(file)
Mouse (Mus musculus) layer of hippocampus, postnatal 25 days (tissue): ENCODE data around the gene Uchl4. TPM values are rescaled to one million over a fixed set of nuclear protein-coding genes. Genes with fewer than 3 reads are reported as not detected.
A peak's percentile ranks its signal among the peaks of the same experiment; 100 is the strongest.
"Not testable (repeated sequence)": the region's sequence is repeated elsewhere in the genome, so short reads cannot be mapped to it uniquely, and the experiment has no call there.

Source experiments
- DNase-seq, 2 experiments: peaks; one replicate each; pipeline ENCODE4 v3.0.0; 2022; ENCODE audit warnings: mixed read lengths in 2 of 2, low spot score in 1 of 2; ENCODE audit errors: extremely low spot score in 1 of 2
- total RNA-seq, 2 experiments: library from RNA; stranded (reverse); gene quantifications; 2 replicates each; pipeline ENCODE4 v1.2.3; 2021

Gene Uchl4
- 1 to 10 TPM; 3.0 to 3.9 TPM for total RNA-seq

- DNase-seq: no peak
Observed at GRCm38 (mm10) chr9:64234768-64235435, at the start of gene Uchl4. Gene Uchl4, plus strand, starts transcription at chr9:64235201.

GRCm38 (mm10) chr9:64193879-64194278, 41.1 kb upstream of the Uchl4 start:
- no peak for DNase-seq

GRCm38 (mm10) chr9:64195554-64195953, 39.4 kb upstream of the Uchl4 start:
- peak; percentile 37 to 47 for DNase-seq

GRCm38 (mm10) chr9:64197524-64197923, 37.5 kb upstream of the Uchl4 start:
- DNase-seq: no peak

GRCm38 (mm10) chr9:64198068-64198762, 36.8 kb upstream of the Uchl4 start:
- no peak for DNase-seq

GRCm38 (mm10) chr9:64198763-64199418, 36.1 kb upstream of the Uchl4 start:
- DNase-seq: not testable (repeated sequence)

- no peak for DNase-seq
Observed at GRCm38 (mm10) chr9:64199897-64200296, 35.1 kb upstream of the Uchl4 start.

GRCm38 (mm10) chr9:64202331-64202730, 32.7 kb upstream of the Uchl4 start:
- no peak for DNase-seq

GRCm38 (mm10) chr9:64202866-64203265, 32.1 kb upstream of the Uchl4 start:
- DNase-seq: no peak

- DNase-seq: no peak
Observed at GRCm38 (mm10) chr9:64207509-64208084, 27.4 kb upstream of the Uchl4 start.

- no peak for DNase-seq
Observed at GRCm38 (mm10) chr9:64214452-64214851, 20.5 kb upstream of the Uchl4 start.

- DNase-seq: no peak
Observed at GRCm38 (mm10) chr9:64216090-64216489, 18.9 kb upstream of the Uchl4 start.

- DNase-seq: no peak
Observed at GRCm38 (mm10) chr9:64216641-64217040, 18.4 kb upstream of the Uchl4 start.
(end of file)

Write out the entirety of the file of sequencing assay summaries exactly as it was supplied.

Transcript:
Mouse (Mus musculus) layer of hippocampus, postnatal 25 days (tissue): ENCODE data around the gene Uchl4. TPM values are rescaled to one million over a fixed set of nuclear protein-coding genes. Genes with fewer than 3 reads are reported as not detected.
A peak's percentile ranks its signal among the peaks of the same experiment; 100 is the strongest.
"Not testable (repeated sequence)": the region's sequence is repeated elsewhere in the genome, so short reads cannot be mapped to it uniquely, and the experiment has no call there.

Source experiments
- DNase-seq, 2 experiments: peaks; one replicate each; pipeline ENCODE4 v3.0.0; 2022; ENCODE audit warnings: mixed read lengths in 2 of 2, low spot score in 1 of 2; ENCODE audit errors: extremely low spot score in 1 of 2
- total RNA-seq, 2 experiments: library from RNA; stranded (reverse); gene quantifications; 2 replicates each; pipeline ENCODE4 v1.2.3; 2021

Gene Uchl4
- 1 to 10 TPM; 3.0 to 3.9 TPM for total RNA-seq

- DNase-seq: no peak
Observed at GRCm38 (mm10) chr9:64234768-64235435, at the start of gene Uchl4. Gene Uchl4, plus strand, starts transcription at chr9:64235201.

GRCm38 (mm10) chr9:64193879-64194278, 41.1 kb upstream of the Uchl4 start:
- no peak for DNase-seq

GRCm38 (mm10) chr9:64195554-64195953, 39.4 kb upstream of the Uchl4 start:
- peak; percentile 37 to 47 for DNase-seq

GRCm38 (mm10) chr9:64197524-64197923, 37.5 kb upstream of the Uchl4 start:
- DNase-seq: no peak

GRCm38 (mm10) chr9:64198068-64198762, 36.8 kb upstream of the Uchl4 start:
- no peak for DNase-seq

GRCm38 (mm10) chr9:64198763-64199418, 36.1 kb upstream of the Uchl4 start:
- DNase-seq: not testable (repeated sequence)

- no peak for DNase-seq
Observed at GRCm38 (mm10) chr9:64199897-64200296, 35.1 kb upstream of the Uchl4 start.

GRCm38 (mm10) chr9:64202331-64202730, 32.7 kb upstream of the Uchl4 start:
- no peak for DNase-seq

GRCm38 (mm10) chr9:64202866-64203265, 32.1 kb upstream of the Uchl4 start:
- DNase-seq: no peak

- DNase-seq: no peak
Observed at GRCm38 (mm10) chr9:64207509-64208084, 27.4 kb upstream of the Uchl4 start.

- no peak for DNase-seq
Observed at GRCm38 (mm10) chr9:64214452-64214851, 20.5 kb upstream of the Uchl4 start.

- DNase-seq: no peak
Observed at GRCm38 (mm10) chr9:64216090-64216489, 18.9 kb upstream of the Uchl4 start.

- DNase-seq: no peak
Observed at GRCm38 (mm10) chr9:64216641-64217040, 18.4 kb upstream of the Uchl4 start.